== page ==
Tittle (1994) wrote a theory building review that took seriously the individual-within-group nature of the classroom. She proposed a general framework for educational psychologists to use in thinking about assessment dimensions with three categories (p. 150): (a) epistemology and theories about teaching and learning, curriculum, and development and change; (b) the knowledge, beliefs, intents, and actions of the assessment interpreter and user; and (c) assessment characteristics, including embeddedness in practice, format and mode, scoring, evaluation, preparation, and feedback. This review, published in a journal for educational psychologists, took seriously all three theoretical bases relevant to classroom assessment (theories of individuals, groups, and the measurements themselves). Her work acknowledged and described the multiple theoretical bases necessary for thinking about classroom assessment and identifying the constellations of relevant variables. The next step in theory development would be to specify theoretical relationships among the variables that would lead to testable assertions.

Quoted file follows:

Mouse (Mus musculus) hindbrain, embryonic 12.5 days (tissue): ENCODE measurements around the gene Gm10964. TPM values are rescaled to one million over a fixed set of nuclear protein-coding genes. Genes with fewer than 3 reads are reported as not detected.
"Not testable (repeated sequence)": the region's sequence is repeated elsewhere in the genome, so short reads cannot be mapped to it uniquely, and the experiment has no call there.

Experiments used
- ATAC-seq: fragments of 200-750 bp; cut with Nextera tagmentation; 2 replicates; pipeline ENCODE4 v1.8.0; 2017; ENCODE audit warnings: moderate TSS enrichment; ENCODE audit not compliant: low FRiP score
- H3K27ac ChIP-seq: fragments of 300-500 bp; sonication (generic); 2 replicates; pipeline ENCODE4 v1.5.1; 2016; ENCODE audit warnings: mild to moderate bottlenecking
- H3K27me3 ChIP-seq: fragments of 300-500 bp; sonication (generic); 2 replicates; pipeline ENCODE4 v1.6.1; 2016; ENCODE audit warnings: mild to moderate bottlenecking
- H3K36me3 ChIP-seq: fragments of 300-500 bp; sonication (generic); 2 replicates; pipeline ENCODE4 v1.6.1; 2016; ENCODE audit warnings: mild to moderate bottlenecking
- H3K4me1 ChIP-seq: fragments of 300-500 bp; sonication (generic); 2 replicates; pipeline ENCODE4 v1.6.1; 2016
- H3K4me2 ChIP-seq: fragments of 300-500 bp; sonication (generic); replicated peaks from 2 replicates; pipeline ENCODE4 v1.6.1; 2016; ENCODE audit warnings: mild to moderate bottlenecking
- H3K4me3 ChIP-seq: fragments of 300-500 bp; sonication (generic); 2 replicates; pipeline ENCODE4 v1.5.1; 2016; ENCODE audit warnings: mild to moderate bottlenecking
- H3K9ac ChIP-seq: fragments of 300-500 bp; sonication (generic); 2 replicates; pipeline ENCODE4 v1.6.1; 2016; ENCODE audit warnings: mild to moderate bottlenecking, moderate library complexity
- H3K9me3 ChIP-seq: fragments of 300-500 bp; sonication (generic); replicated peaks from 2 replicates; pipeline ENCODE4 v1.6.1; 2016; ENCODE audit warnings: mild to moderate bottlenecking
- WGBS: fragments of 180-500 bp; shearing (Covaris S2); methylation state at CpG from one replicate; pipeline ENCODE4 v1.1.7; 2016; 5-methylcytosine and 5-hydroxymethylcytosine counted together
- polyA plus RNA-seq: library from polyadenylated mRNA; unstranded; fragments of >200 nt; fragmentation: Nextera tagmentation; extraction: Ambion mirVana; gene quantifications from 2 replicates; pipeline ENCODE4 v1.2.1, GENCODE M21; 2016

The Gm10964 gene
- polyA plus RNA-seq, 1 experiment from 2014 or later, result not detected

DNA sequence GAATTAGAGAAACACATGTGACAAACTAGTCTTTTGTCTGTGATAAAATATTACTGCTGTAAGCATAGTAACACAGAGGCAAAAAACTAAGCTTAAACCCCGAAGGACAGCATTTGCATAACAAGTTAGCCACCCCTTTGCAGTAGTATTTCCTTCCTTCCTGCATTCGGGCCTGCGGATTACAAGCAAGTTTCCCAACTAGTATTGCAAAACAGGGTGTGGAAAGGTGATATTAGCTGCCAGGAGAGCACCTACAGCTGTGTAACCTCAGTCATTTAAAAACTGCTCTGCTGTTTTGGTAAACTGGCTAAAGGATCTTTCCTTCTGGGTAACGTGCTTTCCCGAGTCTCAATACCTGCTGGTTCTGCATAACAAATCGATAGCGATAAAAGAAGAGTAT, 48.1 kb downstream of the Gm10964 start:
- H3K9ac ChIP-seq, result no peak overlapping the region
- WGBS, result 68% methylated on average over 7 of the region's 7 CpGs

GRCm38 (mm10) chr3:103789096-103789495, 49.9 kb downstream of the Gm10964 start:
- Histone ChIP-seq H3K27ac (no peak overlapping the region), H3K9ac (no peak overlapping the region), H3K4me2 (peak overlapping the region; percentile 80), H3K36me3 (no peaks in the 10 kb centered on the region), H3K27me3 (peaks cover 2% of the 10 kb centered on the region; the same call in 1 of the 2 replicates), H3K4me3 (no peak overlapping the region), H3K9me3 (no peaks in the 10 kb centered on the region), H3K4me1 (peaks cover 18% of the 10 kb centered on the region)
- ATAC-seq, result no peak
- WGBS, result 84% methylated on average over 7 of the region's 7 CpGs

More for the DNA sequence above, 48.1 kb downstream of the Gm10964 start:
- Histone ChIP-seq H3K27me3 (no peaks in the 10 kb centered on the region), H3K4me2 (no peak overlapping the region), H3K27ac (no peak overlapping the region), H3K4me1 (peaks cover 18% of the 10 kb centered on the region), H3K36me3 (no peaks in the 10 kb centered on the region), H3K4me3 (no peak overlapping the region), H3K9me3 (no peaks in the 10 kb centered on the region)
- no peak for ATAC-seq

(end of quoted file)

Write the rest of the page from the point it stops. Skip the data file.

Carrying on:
My colleagues and I (Brookhart, 1997a, 1997b; Brookhart & DeVoge, 1999) incorporated classroom assessment environment and educational psychology (theories of learning and motivation) together into a theory about the role of classroom assessment in student motivation and learning. We have not yet been able to test the classroom assessment environment aspect of the theory, because volunteer teachers usually have very positive classroom environments. Therefore, it is difficult to obtain a sample of a range of environments. This sampling issue is revisited in the section below on methodological issues.